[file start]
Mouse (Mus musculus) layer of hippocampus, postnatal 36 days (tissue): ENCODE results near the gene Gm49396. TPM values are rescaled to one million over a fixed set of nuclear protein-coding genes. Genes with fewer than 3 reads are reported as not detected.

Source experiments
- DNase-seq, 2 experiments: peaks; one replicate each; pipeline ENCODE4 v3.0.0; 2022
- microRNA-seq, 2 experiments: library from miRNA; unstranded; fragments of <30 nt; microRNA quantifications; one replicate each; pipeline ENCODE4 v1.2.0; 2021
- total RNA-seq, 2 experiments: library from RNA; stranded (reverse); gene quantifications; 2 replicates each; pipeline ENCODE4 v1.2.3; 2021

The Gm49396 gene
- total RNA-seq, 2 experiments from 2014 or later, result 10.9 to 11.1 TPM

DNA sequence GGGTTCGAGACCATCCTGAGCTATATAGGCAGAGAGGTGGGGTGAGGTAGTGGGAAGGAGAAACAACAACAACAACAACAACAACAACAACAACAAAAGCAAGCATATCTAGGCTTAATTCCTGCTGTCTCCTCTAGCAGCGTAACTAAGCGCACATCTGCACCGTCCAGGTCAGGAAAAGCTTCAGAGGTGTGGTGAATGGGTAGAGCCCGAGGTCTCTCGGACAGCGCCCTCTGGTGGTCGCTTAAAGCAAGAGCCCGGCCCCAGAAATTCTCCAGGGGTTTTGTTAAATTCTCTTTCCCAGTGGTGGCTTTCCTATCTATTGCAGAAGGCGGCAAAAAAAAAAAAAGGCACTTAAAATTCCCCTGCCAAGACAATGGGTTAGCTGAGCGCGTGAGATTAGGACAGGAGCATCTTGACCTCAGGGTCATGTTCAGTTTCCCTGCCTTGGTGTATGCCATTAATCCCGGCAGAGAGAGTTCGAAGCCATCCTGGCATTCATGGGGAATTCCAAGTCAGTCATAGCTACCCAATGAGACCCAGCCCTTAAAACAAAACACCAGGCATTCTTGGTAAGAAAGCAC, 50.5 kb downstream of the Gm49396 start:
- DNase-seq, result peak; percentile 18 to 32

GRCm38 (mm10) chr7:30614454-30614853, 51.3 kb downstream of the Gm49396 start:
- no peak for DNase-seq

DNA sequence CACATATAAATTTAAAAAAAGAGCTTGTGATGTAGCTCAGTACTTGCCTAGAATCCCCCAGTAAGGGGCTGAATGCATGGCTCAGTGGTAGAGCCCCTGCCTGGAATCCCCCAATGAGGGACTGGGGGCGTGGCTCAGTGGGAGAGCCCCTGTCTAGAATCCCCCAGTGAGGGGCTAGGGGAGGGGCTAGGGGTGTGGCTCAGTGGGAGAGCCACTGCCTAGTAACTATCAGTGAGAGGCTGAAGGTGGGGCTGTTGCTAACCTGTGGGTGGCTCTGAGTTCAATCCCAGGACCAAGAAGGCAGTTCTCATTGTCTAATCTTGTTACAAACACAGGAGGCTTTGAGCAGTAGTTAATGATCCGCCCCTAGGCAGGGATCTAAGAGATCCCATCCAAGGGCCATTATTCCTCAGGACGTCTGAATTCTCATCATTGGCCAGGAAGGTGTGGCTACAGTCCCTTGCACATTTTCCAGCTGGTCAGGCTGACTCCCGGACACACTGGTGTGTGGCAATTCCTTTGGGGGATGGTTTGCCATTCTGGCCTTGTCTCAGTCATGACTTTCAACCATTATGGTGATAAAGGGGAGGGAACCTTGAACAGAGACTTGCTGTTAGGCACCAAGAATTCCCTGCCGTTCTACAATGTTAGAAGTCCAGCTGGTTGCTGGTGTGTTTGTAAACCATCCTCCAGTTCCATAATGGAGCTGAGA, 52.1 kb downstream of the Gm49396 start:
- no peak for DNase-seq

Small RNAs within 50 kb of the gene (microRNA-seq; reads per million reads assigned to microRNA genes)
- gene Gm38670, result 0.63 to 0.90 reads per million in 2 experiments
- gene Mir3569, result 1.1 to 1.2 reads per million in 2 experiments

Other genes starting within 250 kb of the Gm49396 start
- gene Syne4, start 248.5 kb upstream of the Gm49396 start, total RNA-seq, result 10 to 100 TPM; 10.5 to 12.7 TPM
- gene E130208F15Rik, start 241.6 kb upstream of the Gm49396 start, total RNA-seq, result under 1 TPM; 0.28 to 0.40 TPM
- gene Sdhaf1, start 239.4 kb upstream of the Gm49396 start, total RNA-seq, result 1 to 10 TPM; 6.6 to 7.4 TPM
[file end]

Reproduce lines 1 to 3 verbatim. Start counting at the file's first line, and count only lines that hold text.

Mouse (Mus musculus) layer of hippocampus, postnatal 36 days (tissue): ENCODE results near the gene Gm49396. TPM values are rescaled to one million over a fixed set of nuclear protein-coding genes. Genes with fewer than 3 reads are reported as not detected.

Source experiments
- DNase-seq, 2 experiments: peaks; one replicate each; pipeline ENCODE4 v3.0.0; 2022